Like you, my fellow Falcon friends, I have had time to sit back and reflect on the season that was lost in 2013. Many fans came into the season with extraordinary expectations of being a Super Bowl team. Many, including many in this forum, warned that the image in the mirror was false. So now, we turn our attention to the reconstruction; the re-tooling of this franchise. This is part one of a two part series that will lay out a plan that, if followed, would restore the faith and confidence of the fans in the direction of the team.
In this narrative, we will assess how we got here. Then, in the next week’s follow-up, we will address, position by position, where the team stands and what must be done to field a consistent winner.
Simply put, our Falcons suffered a major collapse in 2013. The Branch would have you believe that it was all a result of the numerous injuries we sustained during the season. Proceed with caution as you cross that bridge. I would suggest that the implosion that became known as the 2013 football season ACTUALLY began on December 30, 2012.
The Falcons had a playoff berth and home field advantage secured. On this day, they hosted the Tampa Bay Buccaneers in the final home game of the year. The Falcons, in a rather ragged and uninspired performance, would lose that game. But it would prove costly for two key reasons.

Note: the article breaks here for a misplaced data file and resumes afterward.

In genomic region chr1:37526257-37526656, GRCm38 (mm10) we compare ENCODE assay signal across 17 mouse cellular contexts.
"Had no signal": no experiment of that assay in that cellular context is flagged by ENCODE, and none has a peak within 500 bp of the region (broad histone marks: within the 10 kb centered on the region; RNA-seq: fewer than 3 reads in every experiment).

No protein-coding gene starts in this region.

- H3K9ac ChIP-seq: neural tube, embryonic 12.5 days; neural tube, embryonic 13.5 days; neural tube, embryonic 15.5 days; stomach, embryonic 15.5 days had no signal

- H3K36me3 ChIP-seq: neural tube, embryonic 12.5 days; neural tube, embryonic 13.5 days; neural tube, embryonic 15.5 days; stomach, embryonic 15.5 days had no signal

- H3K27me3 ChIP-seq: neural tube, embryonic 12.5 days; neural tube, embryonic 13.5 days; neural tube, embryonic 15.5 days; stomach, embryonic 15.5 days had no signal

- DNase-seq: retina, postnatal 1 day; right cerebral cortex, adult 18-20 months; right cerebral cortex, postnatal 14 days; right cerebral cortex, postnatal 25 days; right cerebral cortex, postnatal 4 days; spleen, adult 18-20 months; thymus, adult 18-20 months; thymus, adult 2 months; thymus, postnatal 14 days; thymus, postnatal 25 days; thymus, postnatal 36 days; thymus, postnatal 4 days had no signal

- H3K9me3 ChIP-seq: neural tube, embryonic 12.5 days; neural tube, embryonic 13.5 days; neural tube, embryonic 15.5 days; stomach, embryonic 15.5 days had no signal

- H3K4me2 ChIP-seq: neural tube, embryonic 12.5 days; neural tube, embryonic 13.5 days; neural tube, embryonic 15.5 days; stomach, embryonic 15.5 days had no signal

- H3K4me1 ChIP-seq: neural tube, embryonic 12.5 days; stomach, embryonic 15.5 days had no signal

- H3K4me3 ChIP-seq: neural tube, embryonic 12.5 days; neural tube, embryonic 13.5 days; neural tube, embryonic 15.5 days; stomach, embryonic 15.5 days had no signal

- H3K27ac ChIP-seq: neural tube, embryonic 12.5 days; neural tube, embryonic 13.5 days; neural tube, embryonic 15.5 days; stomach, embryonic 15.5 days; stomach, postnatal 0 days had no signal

First, key injuries would befall the team in the form of John Abraham and Dunta Robinson. Second, it would set into motion a mental approach, a gradual meltdown that would continue for some twenty-two (22) ensuing games.
There are several theories that could come into play here. All of them have one element in common, the front office at the Branch.
Let’s start with the fact that the Falcons’ current regime has been in power now since January 2008. During that five year term, the Falcons have had TWO offensive coordinators (unofficially three), TWO defensive coordinators (unofficially FIVE), TWO secondary coaches, THREE defensive backs coaches, and THREE offensive line coaches.
Not a single one of these leaders left the Falcons for a better opportunity in the NFL; in fact, most of them were “scapegoats” in the seasons of “decline”; seasons in which our Falcons benefitted from the weaker schedules they played.
In five drafts under this regime, the Falcons have acquired some forty-four players (44). Of those selected by the team, twenty one (21) remain or are currently projected to be with the team. Sounds fair, right? NEGATIVE!! Why? Of those 21 players, ONE THIRD of them, EIGHT to be exact, are from the 2013 draft class!!
That means of the possible 36 drafted players from the previous FOUR classes, there are only THIRTEEN (13) remaining and are projected to be on the roster come 11 March 2014, the start of the free agency period. OUCH!!! Therein lies the reason why our team has no true core.
Here is another stunning fact. Not a single draft pick from the selections of the regime have been a STARTER in a Pro Bowl. Not one. And of the selections, Matt Ryan has the highest number of appearances, two, as a Reserve.